Heathrow or Gatwick? At least someone has made their mind up!

Garuda have become the latest of many airlines to move from Gatwick to Heathrow. There is a well-established pattern for foreign airlines to test the waters on the UK market at Gatwick and then, as soon as they can get slots, move to Heathrow. Better transport, a wider and wealthier catchment area and connections all over Europe and the rest of the world make Heathrow the aim for any airline flying to the UK.

Gatwick appears to work well for budget and leisure flights but that is it. Even the airlines who are succeeding at Gatwick at the moment, do not want a second runway because they fear they will have to pay for it.

The logic for a third runway at Heathrow is overwhelming but what would happen if the government took the easy option and decided in favour of Gatwick? No airline would willingly give up their position at Heathrow. Reduced charges at Gatwick probably would not tempt them either since they do not at the moment. If existing airlines at Gatwick were faced with higher charges to pay for the runway they might be forced to move all or some of their flights to Stansted or even Luton.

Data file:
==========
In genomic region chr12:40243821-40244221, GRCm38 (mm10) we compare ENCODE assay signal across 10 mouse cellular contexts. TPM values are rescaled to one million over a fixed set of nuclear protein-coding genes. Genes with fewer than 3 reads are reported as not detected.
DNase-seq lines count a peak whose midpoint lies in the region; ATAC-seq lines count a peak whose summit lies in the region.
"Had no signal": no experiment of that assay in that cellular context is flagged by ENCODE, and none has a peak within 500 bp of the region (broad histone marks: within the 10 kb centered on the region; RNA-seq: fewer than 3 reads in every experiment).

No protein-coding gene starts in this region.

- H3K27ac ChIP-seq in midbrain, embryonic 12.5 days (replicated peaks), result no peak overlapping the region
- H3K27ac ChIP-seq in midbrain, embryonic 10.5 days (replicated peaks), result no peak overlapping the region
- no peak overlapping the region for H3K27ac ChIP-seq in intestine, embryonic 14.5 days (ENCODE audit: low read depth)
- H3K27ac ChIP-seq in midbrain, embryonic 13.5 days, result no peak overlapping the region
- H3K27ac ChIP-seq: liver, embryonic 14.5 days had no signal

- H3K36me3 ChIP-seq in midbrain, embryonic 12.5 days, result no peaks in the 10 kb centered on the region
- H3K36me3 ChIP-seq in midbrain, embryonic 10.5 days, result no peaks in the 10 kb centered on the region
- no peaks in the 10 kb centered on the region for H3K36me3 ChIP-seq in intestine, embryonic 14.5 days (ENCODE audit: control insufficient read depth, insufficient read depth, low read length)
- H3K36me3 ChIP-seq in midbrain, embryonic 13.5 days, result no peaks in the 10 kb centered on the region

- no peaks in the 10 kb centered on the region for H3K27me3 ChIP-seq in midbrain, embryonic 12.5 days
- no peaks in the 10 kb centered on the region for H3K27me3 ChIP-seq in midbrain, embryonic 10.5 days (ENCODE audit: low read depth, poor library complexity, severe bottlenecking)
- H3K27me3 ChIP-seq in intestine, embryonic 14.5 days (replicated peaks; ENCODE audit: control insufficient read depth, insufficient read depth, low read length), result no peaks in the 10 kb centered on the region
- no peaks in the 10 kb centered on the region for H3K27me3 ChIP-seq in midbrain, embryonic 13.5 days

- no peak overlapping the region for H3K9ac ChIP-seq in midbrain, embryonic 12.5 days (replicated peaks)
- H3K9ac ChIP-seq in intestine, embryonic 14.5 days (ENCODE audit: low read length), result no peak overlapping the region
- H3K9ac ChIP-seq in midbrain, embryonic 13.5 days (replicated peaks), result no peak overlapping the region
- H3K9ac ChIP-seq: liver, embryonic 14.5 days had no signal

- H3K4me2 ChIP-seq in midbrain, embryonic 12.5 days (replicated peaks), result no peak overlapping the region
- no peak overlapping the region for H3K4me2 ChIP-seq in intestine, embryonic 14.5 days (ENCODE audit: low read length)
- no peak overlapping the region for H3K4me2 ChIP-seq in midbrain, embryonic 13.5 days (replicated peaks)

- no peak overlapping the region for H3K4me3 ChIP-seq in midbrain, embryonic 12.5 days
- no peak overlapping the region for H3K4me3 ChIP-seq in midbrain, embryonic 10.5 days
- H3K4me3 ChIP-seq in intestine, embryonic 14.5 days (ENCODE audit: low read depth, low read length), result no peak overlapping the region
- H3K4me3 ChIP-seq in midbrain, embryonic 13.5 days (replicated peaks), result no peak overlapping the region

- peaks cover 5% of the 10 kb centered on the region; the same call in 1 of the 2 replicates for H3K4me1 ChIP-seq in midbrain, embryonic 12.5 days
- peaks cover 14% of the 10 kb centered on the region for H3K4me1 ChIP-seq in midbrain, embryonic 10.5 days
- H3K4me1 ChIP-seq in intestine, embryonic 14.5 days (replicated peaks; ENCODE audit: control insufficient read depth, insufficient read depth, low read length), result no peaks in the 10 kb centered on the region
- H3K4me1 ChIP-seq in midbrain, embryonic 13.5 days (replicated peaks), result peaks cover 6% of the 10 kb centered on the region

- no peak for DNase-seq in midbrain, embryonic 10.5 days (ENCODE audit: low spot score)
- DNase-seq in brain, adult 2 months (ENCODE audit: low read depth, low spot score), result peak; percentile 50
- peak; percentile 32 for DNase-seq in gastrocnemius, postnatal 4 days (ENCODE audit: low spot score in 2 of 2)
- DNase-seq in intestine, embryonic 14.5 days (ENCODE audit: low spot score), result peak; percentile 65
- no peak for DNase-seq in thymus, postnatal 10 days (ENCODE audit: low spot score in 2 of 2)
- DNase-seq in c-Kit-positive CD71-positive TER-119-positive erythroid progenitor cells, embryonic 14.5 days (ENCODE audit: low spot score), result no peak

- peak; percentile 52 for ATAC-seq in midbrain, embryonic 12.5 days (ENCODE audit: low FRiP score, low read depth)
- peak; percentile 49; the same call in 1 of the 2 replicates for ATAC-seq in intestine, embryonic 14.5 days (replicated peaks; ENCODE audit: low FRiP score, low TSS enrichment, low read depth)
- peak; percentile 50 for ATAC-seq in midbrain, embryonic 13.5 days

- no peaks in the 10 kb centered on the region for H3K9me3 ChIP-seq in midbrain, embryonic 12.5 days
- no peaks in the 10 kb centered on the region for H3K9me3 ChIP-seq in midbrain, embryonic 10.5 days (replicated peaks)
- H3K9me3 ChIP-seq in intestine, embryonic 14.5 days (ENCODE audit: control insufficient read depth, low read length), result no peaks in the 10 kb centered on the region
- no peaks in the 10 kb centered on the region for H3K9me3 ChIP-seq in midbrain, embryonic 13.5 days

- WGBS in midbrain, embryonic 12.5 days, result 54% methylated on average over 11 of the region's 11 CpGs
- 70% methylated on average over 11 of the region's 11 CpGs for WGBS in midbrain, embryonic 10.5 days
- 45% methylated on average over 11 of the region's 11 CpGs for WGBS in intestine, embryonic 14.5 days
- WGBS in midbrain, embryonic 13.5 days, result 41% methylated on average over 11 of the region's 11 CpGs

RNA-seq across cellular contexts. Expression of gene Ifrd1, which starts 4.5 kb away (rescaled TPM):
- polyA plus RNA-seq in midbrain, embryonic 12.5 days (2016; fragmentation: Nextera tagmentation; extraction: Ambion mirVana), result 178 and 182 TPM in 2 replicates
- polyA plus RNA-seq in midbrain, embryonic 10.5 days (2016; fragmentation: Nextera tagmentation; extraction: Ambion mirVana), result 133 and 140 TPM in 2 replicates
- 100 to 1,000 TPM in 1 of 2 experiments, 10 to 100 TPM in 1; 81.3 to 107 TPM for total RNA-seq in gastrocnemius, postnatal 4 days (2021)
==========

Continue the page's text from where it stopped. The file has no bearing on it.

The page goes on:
The pull of Heathrow is so strong that the only way to break it would be to close the airport completely. Clearly that s not going to happen.

Garuda know what they are doing – we must hope the government does too.

 

Gatwick’s Image Problem

I have to admit I find landing at Gatwick Airport a miserable experience. There are plenty of reasons to dislike Gatwick but what really depresses me is the almost traditional announcement from the cabin crew welcoming passengers to “London Ga’wick”.

Can you imagine French airline staff mispronouncing the name of a French airport? Listen to a Greek steward or stewardess rapidly enunciate every syllable of Athens Eleftherios Venizelos as a sort of macho challenge to foreign passengers to do better. And no German airline employee would dare mispronounce any German airport name.

The fact that airlines operating at Gatwick tolerate their staff calling it “Ga’wick” is as much a throwback to the lazy, couldn’t-care-less culture of 1960′s Britain as the brutal architecture of the South Terminal and the unlovely railway station. Britain has moved on but Gatwick feels stuck in a rut of mediocrity.

The best chance you have of landing at Gatwick and being welcomed to the airport correctly is if you arrive on a foreign airline.

Sadly, the lack of care starts at the top. Stewart Wingate, the CEO of Gatwick, was interviewed on BBC Breakfast last week. He gave out the usual story that Gatwick is increasing its longhaul flights and is a real rival to Heathrow, carefully ignoring the fact that the growth is actually coming from shorthaul budget flights, and he kept referring to the airport as “Ga’wick”.